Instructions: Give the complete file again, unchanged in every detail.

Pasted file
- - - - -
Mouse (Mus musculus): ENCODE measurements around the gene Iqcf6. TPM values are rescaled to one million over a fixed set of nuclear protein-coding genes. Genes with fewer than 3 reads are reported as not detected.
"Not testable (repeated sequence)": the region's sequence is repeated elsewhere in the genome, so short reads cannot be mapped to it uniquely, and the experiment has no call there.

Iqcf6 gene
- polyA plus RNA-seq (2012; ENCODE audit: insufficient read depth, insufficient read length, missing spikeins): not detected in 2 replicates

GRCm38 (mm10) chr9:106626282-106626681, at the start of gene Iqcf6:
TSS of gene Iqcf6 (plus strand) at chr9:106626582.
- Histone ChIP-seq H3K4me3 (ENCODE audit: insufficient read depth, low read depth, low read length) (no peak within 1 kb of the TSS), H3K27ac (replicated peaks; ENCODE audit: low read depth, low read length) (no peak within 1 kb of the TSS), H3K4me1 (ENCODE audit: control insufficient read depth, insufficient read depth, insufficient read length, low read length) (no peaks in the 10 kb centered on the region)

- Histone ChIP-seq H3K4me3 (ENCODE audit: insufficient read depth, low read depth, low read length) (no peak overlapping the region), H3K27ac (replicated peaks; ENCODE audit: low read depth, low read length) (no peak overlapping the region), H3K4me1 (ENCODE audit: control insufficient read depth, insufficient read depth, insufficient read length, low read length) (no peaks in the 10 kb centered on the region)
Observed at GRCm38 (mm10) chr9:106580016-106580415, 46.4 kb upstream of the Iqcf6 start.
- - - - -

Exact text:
Mouse (Mus musculus): ENCODE measurements around the gene Iqcf6. TPM values are rescaled to one million over a fixed set of nuclear protein-coding genes. Genes with fewer than 3 reads are reported as not detected.
"Not testable (repeated sequence)": the region's sequence is repeated elsewhere in the genome, so short reads cannot be mapped to it uniquely, and the experiment has no call there.

Iqcf6 gene
- polyA plus RNA-seq (2012; ENCODE audit: insufficient read depth, insufficient read length, missing spikeins): not detected in 2 replicates

GRCm38 (mm10) chr9:106626282-106626681, at the start of gene Iqcf6:
TSS of gene Iqcf6 (plus strand) at chr9:106626582.
- Histone ChIP-seq H3K4me3 (ENCODE audit: insufficient read depth, low read depth, low read length) (no peak within 1 kb of the TSS), H3K27ac (replicated peaks; ENCODE audit: low read depth, low read length) (no peak within 1 kb of the TSS), H3K4me1 (ENCODE audit: control insufficient read depth, insufficient read depth, insufficient read length, low read length) (no peaks in the 10 kb centered on the region)

- Histone ChIP-seq H3K4me3 (ENCODE audit: insufficient read depth, low read depth, low read length) (no peak overlapping the region), H3K27ac (replicated peaks; ENCODE audit: low read depth, low read length) (no peak overlapping the region), H3K4me1 (ENCODE audit: control insufficient read depth, insufficient read depth, insufficient read length, low read length) (no peaks in the 10 kb centered on the region)
Observed at GRCm38 (mm10) chr9:106580016-106580415, 46.4 kb upstream of the Iqcf6 start.